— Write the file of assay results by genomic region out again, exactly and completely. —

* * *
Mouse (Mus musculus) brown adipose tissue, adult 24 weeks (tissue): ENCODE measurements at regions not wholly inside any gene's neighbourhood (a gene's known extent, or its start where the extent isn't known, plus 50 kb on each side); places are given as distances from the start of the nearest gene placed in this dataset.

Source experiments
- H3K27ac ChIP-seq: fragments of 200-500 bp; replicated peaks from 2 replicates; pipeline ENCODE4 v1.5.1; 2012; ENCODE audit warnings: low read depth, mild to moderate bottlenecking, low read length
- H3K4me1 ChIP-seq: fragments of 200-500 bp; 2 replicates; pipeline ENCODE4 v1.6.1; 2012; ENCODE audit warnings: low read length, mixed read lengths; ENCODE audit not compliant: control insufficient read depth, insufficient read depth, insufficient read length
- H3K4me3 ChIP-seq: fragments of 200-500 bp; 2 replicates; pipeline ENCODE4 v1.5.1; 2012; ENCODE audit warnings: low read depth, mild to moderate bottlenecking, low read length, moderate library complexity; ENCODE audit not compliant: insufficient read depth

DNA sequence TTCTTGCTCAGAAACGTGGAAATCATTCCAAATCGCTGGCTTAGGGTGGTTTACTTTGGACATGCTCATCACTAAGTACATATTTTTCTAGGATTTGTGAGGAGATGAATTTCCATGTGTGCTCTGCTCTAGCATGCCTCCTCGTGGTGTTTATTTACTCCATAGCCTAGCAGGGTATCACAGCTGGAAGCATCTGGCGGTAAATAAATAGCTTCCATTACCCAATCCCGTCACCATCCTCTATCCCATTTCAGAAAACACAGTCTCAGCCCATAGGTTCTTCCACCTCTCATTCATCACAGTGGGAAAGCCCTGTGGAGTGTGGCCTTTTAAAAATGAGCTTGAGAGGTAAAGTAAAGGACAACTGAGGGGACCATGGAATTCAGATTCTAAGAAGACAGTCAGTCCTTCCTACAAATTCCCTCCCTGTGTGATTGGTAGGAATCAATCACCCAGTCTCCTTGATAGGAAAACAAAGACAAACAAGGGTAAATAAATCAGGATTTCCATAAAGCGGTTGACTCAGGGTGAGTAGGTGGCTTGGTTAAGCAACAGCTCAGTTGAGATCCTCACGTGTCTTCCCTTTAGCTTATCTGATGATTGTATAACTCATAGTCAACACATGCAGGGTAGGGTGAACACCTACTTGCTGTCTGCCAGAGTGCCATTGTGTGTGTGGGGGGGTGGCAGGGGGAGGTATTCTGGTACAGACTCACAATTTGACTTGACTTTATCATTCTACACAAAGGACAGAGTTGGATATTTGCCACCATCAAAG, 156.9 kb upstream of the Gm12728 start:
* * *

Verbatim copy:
Mouse (Mus musculus) brown adipose tissue, adult 24 weeks (tissue): ENCODE measurements at regions not wholly inside any gene's neighbourhood (a gene's known extent, or its start where the extent isn't known, plus 50 kb on each side); places are given as distances from the start of the nearest gene placed in this dataset.

Source experiments
- H3K27ac ChIP-seq: fragments of 200-500 bp; replicated peaks from 2 replicates; pipeline ENCODE4 v1.5.1; 2012; ENCODE audit warnings: low read depth, mild to moderate bottlenecking, low read length
- H3K4me1 ChIP-seq: fragments of 200-500 bp; 2 replicates; pipeline ENCODE4 v1.6.1; 2012; ENCODE audit warnings: low read length, mixed read lengths; ENCODE audit not compliant: control insufficient read depth, insufficient read depth, insufficient read length
- H3K4me3 ChIP-seq: fragments of 200-500 bp; 2 replicates; pipeline ENCODE4 v1.5.1; 2012; ENCODE audit warnings: low read depth, mild to moderate bottlenecking, low read length, moderate library complexity; ENCODE audit not compliant: insufficient read depth

DNA sequence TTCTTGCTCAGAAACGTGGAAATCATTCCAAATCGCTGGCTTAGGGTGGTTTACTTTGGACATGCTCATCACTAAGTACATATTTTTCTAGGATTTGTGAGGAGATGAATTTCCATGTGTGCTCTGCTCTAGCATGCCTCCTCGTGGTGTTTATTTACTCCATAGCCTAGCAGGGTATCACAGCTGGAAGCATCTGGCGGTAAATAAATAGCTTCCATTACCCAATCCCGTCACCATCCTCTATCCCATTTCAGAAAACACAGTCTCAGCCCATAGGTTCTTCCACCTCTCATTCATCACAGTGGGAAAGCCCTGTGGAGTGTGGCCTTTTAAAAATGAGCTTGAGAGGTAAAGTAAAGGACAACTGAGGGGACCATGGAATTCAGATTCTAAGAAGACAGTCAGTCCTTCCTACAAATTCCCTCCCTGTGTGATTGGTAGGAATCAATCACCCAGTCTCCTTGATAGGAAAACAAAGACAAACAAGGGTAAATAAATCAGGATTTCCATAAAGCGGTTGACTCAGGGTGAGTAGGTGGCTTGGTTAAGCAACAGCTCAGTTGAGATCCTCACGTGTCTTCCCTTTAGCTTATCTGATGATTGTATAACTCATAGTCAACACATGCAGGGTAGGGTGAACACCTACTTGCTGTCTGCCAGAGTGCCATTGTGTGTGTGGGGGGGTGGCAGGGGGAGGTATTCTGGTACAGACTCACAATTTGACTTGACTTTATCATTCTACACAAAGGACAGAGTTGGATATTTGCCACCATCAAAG, 156.9 kb upstream of the Gm12728 start: